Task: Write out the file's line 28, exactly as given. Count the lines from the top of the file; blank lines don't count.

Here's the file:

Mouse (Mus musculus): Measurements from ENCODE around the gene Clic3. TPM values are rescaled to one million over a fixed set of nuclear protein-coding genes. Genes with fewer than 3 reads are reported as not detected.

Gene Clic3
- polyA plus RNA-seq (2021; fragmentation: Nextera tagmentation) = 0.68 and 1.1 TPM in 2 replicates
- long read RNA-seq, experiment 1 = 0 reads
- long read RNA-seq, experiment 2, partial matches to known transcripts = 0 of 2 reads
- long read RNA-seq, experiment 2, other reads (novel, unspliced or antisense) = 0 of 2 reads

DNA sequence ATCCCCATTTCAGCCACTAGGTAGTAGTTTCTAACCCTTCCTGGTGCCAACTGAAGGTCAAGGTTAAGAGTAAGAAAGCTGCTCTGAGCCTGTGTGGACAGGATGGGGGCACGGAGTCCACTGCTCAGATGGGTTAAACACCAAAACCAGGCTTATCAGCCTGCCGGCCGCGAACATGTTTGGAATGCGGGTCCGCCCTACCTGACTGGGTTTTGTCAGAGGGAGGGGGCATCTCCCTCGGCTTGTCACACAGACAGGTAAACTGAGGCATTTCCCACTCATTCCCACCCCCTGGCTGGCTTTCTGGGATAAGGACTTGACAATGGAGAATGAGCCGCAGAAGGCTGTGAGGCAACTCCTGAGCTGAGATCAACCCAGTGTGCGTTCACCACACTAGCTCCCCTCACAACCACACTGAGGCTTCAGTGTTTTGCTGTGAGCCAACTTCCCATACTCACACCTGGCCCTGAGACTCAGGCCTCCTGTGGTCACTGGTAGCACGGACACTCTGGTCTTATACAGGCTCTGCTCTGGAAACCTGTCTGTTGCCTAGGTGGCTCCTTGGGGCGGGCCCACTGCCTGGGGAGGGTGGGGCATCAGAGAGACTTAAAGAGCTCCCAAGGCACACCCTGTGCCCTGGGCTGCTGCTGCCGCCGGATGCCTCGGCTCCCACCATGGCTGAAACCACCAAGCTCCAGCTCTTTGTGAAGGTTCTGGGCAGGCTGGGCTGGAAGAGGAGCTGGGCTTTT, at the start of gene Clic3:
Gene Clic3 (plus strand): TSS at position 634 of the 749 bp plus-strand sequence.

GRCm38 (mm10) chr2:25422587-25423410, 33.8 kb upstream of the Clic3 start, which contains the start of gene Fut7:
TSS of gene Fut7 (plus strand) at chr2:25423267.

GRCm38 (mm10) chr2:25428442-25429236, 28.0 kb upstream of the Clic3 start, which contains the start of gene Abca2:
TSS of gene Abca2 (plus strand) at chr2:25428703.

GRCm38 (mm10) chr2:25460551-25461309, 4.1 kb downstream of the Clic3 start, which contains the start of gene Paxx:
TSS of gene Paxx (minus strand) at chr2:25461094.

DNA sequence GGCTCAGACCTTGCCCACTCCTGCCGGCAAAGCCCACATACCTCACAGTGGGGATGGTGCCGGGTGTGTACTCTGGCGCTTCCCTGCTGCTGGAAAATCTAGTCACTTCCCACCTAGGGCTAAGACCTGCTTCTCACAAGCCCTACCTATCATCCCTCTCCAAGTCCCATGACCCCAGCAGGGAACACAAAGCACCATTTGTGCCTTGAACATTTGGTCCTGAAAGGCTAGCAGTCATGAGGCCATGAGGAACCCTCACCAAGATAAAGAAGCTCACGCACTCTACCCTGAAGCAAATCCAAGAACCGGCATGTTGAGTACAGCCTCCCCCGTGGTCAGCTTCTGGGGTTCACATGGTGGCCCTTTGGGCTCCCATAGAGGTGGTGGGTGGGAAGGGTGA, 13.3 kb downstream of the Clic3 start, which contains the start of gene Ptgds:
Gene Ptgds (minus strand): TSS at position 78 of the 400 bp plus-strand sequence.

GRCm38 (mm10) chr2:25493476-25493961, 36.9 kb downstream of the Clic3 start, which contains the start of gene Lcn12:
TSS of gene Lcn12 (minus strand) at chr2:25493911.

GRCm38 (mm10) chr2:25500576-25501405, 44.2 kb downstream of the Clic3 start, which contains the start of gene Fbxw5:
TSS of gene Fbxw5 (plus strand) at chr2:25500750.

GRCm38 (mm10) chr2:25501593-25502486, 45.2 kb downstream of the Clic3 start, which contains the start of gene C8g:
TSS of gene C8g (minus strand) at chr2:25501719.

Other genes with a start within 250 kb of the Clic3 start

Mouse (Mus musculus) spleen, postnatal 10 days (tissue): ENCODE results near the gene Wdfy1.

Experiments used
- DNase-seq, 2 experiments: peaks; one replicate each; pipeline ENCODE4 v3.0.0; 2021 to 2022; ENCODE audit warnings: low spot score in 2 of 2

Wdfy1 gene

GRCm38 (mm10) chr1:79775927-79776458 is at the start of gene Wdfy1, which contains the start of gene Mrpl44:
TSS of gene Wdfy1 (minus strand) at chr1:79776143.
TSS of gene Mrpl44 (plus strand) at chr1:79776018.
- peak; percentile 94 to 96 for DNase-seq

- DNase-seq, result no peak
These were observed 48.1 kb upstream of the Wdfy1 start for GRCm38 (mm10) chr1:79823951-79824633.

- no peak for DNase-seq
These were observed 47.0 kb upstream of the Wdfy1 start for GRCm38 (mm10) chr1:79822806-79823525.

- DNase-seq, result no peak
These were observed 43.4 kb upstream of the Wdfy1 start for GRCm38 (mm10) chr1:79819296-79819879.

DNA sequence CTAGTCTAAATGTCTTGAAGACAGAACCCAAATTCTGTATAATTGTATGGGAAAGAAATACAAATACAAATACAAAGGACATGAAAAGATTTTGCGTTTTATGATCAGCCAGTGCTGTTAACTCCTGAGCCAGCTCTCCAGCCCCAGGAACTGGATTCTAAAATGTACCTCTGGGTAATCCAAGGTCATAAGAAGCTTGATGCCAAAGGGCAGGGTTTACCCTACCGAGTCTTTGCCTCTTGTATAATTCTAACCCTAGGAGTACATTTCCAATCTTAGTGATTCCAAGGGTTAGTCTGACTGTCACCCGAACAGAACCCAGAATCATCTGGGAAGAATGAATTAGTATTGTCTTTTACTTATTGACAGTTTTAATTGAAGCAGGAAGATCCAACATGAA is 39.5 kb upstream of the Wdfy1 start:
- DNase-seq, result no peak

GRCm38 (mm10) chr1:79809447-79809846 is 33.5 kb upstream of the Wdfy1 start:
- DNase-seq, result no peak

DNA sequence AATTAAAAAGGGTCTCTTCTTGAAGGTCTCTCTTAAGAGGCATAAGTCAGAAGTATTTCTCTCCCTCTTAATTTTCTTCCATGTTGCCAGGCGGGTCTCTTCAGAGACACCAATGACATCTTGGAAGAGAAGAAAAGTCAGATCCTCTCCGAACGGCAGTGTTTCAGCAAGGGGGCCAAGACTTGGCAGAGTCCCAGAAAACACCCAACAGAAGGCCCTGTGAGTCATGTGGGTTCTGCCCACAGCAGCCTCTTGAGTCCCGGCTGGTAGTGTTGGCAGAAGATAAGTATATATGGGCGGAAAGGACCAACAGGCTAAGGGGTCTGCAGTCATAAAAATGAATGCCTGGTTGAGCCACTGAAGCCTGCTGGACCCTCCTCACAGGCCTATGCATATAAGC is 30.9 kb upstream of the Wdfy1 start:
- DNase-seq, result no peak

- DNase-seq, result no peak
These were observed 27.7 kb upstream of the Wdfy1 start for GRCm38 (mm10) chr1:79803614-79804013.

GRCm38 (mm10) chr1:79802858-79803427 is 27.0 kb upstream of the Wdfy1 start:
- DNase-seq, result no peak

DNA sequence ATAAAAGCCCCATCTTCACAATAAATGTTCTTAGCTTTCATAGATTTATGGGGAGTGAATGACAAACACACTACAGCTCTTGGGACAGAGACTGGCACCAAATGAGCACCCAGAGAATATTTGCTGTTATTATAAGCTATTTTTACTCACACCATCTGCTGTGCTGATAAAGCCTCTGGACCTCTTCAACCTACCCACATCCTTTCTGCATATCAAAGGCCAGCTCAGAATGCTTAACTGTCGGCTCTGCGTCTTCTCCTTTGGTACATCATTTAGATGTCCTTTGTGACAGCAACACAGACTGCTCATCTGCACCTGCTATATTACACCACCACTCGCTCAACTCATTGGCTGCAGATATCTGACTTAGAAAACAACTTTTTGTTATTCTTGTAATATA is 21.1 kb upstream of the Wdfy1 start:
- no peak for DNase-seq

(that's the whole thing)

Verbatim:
GRCm38 (mm10) chr1:79775927-79776458 is at the start of gene Wdfy1, which contains the start of gene Mrpl44: